Selling petrol at the side of the road in Juba, South Sudan to sustain her family | Peter Caton

Mobility has been a feature of life in the Horn of Africa for centuries. People have raised animals as part of their livelihoods, moving across the region, for much of recorded history. They’ve criss-crossed borders for business, to maintain relationships and to seek opportunities.

What are our key findings on livelihoods and mobility in the Horn of Africa?

Both livelihoods and economies have become increasingly relational and collective. 

They are spread across multiple activities and individuals in both rural and urban settings. Given this complexity, development policy and programmes may have wider repercussions related to mobility, both positive and negative.

For example, support for migrants in cities may have wider repercussions for connected family members or communities, including in rural areas. We shouldn’t overlook diversity, particularly by treating rural and urban dwellers as entirely distinct populations.

Mobility is an important livelihood option for the growing numbers of households affected by natural resource scarcity.

Interventions should support these movements, rather than try to stop them.

Where opportunities for safe and legal mobility are constrained, we should seek to expand the political space and economic opportunities for moving.

For policy makers and practitioners, we recommend:

An approach that views mobility as adaptation to a problem, instead of a problem in itself.

Policy and programming that considers cyclical processes of displacement, mobility and return.

Support for individuals that considers impacts on their communities, families and dependants.

Our research on mobility and livelihoods in the Horn of Africa

Refugees in particular face difficulties in accessing employment and therefore securing livelihoods, due to restrictions on their movement and obstacles to obtaining work authorisation. Read our study on refugee employment, or watch our video on refugee journeys to employment and entrepreneurship in Kenya.

In depth: Rural–urban livelihoods in Kenya

For generations, household livelihoods in Kenya have been spread across rural and urban settings, but these have grown in scope and importance in recent decades. 

Laikipia County, Kenya is a mixed zone of arid and semi-arid pasture land and sites suitable for high-potential farming, located at the intersection of diverse landscapes. Natural resources are becoming increasingly scarce there, particularly land and water.

This has become a major concern, especially for marginalised groups. The environment of the County is changing rapidly, but it’s also a compelling place to study mobility in its many different forms. There are significant movements into, out of and through the area including nomadic pastoralism, displacement, state-endorsed resettlement programmes and labour migration.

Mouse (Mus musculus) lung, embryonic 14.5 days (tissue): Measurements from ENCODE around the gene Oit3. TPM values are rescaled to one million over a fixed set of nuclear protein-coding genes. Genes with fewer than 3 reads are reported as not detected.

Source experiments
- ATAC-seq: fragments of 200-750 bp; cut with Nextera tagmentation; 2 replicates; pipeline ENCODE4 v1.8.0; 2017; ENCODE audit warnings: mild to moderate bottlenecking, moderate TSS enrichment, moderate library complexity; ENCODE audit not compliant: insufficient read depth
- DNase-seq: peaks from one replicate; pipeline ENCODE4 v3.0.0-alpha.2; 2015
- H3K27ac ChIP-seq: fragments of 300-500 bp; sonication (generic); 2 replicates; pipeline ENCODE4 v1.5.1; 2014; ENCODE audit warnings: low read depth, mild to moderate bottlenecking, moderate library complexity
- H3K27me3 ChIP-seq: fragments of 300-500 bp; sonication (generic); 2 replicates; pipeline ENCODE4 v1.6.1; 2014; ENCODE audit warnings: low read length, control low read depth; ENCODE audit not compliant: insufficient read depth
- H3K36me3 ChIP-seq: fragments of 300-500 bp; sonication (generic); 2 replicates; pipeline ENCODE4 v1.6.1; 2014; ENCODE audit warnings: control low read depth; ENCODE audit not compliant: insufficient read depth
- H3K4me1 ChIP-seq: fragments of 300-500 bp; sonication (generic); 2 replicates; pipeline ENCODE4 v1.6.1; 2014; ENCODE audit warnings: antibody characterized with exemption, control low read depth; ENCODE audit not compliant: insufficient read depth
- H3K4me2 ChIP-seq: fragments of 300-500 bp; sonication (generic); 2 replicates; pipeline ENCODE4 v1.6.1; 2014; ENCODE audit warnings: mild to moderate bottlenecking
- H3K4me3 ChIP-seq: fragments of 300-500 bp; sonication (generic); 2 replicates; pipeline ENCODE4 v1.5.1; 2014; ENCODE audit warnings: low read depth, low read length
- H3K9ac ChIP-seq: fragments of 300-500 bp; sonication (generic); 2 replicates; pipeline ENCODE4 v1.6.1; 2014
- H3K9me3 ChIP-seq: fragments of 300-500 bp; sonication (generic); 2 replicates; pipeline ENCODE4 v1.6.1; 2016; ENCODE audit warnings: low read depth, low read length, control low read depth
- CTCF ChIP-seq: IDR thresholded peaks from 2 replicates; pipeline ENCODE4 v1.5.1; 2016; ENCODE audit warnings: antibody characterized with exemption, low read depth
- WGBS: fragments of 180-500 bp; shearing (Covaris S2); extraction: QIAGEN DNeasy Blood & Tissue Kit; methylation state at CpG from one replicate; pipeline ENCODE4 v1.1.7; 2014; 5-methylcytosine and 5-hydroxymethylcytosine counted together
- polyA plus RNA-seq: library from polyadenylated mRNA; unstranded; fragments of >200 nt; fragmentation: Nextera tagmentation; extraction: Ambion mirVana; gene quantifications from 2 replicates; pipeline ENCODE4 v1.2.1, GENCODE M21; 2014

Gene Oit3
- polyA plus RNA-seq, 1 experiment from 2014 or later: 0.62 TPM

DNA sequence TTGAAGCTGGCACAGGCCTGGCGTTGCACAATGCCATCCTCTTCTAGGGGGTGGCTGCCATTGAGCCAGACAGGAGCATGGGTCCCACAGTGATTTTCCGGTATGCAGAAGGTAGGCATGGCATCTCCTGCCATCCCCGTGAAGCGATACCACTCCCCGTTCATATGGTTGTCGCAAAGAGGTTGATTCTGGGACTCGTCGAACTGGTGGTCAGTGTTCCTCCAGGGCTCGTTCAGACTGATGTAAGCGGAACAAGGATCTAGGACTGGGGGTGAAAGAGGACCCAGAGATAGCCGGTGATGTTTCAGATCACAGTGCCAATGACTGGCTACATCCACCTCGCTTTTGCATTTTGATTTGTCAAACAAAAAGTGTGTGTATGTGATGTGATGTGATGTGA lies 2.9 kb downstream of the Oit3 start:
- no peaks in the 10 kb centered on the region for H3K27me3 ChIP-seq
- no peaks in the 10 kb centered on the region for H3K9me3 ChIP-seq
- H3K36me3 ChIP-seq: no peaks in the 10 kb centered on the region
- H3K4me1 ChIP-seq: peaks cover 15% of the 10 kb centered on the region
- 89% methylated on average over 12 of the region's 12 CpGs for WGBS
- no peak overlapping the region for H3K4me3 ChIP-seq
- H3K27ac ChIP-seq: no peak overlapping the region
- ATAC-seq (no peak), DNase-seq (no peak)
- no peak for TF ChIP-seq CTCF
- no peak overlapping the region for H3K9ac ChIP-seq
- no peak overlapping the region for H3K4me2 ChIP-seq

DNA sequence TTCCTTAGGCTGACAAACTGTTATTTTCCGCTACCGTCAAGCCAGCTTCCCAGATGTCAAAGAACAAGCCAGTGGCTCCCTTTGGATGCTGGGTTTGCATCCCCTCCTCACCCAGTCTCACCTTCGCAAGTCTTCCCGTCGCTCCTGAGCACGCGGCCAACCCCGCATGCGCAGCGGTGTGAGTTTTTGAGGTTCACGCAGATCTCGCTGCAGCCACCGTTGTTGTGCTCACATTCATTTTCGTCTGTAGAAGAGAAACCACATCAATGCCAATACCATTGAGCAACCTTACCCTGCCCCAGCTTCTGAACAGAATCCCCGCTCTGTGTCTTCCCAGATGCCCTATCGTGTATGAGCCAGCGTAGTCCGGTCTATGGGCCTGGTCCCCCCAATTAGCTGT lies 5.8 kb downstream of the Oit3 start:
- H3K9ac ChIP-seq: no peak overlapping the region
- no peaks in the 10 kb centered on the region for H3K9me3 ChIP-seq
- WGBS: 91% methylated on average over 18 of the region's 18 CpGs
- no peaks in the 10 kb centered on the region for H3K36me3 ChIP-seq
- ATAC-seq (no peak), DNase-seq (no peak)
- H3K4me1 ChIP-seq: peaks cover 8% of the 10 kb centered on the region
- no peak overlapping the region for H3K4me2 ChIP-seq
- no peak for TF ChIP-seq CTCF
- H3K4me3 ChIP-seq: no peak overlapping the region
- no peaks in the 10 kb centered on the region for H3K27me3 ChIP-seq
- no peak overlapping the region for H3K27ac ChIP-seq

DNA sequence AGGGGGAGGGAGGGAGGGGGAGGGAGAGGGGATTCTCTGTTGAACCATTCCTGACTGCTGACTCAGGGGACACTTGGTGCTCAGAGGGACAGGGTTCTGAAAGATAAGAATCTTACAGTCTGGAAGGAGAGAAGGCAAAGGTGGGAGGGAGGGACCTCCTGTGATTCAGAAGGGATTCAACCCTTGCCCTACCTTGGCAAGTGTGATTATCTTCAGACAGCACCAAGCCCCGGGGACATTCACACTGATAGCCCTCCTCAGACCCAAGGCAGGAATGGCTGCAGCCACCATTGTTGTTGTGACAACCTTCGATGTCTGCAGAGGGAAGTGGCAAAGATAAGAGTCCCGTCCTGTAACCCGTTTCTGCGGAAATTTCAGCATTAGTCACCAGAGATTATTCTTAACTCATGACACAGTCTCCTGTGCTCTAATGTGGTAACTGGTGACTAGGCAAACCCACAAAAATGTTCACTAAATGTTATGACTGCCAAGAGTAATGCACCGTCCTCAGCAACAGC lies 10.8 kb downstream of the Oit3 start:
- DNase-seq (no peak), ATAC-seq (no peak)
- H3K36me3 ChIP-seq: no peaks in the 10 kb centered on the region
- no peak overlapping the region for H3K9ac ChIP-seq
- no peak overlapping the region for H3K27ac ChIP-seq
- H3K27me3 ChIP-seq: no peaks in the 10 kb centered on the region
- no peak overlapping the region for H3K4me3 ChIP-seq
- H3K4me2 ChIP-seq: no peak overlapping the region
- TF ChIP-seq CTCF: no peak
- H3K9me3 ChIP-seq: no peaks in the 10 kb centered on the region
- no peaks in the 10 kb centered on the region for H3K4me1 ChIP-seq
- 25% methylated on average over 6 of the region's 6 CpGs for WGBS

In 2019, Caitlin Sturridge conducted 106 in-depth interviews, focus group discussions and life histories in Laikipia County with 133 respondents, including migrants, non-migrants and key informants. 

Read more about this study.

What do rural–urban livelihoods look like?

Migration and mobility are common among Laikipian households from a range of different socioeconomic and livelihood backgrounds. Respondents in the study frequently told researchers, “these movements have become more often than before”.

While most people who move in contemporary Laikipia are young men, increasing numbers of women are now also moving for work, education and other opportunities, and not just for marriage. Younger and better-educated people are more likely to move, especially to towns further afield, where they can find job opportunities. They find these in NGOs, the private sector, or in the public sector as teachers, health workers, police officers and civil servants. 

In the vast majority of cases, these movements happen within Kenya, either within Laikipia County or to neighbouring counties, such as Nyeri and Meru. Long-distance or permanent migrations across national borders occurred very rarely. In light of these relatively short distances, many respondents are able to return to their place of origin regularly. In many cases, they commute every day. 

Many movements were ultimately cyclical, linked to seasonal farming jobs (either on horticultural farms or neighbouring smallholdings) and in search of pasture during dry spells. People also moved in a cyclical way to take part in markets held on specific days of the week.